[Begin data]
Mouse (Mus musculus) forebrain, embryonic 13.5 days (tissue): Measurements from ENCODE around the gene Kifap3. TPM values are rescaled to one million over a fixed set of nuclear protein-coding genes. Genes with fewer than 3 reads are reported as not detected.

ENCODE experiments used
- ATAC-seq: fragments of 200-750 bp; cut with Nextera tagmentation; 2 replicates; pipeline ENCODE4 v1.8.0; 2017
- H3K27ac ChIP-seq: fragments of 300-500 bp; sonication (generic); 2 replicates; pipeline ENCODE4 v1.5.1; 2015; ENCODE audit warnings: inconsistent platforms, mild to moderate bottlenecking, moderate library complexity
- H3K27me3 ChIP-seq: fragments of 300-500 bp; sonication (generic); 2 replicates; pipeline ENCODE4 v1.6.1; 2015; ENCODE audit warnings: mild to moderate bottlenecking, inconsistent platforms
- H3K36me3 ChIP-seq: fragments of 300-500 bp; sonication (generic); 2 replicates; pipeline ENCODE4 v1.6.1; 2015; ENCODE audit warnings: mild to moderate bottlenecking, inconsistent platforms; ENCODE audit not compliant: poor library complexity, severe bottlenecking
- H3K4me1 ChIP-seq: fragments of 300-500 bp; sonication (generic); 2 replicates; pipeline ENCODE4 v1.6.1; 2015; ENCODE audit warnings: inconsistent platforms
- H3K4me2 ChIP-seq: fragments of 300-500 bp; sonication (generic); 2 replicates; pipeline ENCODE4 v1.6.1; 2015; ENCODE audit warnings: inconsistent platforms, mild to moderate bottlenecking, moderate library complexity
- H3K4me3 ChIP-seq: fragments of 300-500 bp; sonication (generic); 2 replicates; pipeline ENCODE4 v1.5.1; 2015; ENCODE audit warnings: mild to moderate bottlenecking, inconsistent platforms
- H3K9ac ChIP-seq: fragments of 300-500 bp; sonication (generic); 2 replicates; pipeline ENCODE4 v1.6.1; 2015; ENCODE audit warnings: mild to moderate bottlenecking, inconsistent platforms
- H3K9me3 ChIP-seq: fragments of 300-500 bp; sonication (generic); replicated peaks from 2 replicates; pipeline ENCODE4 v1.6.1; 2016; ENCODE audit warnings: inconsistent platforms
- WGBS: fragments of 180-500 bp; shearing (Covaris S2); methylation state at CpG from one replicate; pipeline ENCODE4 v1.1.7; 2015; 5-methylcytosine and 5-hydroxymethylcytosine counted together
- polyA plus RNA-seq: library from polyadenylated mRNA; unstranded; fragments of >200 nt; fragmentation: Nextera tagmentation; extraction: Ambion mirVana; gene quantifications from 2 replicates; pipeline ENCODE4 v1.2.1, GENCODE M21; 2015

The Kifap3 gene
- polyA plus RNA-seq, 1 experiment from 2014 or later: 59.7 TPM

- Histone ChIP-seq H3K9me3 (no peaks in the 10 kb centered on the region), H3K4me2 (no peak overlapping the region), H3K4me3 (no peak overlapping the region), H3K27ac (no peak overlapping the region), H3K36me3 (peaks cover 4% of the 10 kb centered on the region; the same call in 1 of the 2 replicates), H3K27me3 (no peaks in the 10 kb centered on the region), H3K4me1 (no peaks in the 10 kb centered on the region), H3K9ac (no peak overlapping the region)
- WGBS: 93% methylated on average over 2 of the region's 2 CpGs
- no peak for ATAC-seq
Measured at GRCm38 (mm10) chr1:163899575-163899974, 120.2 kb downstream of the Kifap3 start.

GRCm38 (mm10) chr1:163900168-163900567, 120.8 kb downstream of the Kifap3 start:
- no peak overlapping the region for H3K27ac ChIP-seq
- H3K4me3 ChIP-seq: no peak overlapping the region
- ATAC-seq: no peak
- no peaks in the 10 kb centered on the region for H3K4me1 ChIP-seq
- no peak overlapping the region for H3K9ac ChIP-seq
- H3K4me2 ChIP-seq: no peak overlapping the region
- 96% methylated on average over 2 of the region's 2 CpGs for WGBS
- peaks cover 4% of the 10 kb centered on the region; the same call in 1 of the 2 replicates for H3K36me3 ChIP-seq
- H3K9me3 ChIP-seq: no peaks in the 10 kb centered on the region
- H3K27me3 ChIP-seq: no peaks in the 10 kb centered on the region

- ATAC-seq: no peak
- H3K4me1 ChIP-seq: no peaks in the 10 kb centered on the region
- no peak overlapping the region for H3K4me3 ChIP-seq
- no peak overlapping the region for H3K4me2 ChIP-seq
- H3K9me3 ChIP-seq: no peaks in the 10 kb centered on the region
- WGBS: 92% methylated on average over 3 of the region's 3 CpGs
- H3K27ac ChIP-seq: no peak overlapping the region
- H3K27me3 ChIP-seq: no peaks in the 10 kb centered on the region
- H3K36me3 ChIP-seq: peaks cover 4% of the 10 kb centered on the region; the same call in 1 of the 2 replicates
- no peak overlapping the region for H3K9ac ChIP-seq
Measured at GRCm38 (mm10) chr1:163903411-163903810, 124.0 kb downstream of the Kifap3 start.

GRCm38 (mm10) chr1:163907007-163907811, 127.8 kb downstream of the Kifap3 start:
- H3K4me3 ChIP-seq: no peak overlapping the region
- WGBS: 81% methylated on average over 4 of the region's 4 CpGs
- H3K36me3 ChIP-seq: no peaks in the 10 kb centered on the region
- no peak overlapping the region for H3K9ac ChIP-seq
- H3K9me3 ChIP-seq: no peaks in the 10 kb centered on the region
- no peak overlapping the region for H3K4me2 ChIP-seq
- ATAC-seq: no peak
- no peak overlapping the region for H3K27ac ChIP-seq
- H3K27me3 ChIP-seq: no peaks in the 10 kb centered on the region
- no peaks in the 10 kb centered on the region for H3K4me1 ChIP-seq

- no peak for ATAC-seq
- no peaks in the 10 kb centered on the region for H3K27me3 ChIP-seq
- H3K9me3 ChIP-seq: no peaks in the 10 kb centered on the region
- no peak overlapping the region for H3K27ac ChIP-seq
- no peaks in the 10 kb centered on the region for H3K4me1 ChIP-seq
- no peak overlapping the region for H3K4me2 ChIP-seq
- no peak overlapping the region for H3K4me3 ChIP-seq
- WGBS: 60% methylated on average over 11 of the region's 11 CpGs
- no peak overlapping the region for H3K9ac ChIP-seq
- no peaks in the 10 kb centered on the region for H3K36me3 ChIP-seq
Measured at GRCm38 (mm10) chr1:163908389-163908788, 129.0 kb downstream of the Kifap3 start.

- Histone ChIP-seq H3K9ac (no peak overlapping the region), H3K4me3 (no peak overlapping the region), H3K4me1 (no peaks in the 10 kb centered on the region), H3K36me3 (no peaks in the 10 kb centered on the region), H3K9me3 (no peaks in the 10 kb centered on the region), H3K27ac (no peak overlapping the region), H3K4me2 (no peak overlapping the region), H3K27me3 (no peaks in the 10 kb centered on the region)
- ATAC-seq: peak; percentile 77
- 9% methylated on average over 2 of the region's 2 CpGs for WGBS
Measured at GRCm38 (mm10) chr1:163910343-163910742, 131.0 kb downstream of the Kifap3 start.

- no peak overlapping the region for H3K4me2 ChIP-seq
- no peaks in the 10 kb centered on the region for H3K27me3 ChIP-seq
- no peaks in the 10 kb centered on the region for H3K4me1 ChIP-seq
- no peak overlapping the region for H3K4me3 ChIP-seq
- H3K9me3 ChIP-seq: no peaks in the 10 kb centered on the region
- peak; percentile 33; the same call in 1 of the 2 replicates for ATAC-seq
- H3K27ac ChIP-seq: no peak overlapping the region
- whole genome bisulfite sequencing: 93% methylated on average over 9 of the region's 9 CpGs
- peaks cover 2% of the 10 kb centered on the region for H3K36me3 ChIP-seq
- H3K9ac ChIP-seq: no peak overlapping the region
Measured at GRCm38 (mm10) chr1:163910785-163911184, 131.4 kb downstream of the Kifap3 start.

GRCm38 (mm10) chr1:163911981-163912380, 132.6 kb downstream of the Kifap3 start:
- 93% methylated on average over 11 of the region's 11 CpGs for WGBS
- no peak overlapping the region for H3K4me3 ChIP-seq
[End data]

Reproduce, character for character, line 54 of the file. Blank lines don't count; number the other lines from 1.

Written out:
- no peaks in the 10 kb centered on the region for H3K27me3 ChIP-seq